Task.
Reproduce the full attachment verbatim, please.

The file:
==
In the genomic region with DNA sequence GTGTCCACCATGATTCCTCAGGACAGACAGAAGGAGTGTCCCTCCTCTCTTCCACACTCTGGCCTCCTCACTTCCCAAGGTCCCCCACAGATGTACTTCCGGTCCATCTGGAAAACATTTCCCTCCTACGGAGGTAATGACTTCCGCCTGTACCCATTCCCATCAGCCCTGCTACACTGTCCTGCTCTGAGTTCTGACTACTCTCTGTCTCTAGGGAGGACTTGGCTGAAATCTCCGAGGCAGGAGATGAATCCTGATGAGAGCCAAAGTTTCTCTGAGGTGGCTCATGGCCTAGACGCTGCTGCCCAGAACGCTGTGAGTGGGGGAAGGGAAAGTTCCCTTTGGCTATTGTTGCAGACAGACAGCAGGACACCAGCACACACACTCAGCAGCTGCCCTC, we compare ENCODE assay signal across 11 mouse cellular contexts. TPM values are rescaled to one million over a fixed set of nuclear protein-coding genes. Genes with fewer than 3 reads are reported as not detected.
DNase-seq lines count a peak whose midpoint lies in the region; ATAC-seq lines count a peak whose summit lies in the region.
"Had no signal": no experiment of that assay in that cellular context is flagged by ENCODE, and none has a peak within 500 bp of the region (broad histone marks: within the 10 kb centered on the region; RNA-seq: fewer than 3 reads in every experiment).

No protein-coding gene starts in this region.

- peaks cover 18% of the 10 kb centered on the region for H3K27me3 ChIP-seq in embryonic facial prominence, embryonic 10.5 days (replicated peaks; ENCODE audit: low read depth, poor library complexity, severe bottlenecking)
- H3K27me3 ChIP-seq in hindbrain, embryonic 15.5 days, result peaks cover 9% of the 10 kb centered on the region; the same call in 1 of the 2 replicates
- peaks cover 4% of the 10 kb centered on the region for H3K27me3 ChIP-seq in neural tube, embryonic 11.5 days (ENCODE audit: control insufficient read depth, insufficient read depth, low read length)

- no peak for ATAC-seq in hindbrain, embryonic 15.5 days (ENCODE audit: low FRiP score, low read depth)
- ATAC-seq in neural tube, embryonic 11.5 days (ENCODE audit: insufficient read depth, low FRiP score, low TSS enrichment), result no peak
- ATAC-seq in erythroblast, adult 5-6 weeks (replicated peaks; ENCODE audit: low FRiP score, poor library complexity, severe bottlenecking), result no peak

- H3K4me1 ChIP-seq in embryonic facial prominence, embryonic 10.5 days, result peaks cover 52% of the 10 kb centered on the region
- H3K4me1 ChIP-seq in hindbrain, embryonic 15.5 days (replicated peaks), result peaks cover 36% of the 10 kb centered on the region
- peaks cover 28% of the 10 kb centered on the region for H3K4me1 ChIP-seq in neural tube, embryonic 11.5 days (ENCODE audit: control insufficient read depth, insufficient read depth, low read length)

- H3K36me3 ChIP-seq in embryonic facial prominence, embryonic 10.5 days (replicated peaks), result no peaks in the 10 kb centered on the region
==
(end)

In the genomic region with DNA sequence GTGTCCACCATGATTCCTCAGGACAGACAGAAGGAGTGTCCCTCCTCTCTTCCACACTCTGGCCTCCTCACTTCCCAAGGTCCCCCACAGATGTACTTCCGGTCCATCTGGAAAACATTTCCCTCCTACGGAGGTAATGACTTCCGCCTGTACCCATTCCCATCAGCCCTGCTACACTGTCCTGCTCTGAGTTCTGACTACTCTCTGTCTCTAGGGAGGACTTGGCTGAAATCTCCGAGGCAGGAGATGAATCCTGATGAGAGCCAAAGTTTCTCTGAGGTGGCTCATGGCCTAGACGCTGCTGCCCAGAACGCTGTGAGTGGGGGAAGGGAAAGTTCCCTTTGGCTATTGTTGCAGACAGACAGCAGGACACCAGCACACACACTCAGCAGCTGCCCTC, we compare ENCODE assay signal across 11 mouse cellular contexts. TPM values are rescaled to one million over a fixed set of nuclear protein-coding genes. Genes with fewer than 3 reads are reported as not detected.
DNase-seq lines count a peak whose midpoint lies in the region; ATAC-seq lines count a peak whose summit lies in the region.
"Had no signal": no experiment of that assay in that cellular context is flagged by ENCODE, and none has a peak within 500 bp of the region (broad histone marks: within the 10 kb centered on the region; RNA-seq: fewer than 3 reads in every experiment).

No protein-coding gene starts in this region.

- peaks cover 18% of the 10 kb centered on the region for H3K27me3 ChIP-seq in embryonic facial prominence, embryonic 10.5 days (replicated peaks; ENCODE audit: low read depth, poor library complexity, severe bottlenecking)
- H3K27me3 ChIP-seq in hindbrain, embryonic 15.5 days, result peaks cover 9% of the 10 kb centered on the region; the same call in 1 of the 2 replicates
- peaks cover 4% of the 10 kb centered on the region for H3K27me3 ChIP-seq in neural tube, embryonic 11.5 days (ENCODE audit: control insufficient read depth, insufficient read depth, low read length)

- no peak for ATAC-seq in hindbrain, embryonic 15.5 days (ENCODE audit: low FRiP score, low read depth)
- ATAC-seq in neural tube, embryonic 11.5 days (ENCODE audit: insufficient read depth, low FRiP score, low TSS enrichment), result no peak
- ATAC-seq in erythroblast, adult 5-6 weeks (replicated peaks; ENCODE audit: low FRiP score, poor library complexity, severe bottlenecking), result no peak

- H3K4me1 ChIP-seq in embryonic facial prominence, embryonic 10.5 days, result peaks cover 52% of the 10 kb centered on the region
- H3K4me1 ChIP-seq in hindbrain, embryonic 15.5 days (replicated peaks), result peaks cover 36% of the 10 kb centered on the region
- peaks cover 28% of the 10 kb centered on the region for H3K4me1 ChIP-seq in neural tube, embryonic 11.5 days (ENCODE audit: control insufficient read depth, insufficient read depth, low read length)

- H3K36me3 ChIP-seq in embryonic facial prominence, embryonic 10.5 days (replicated peaks), result no peaks in the 10 kb centered on the region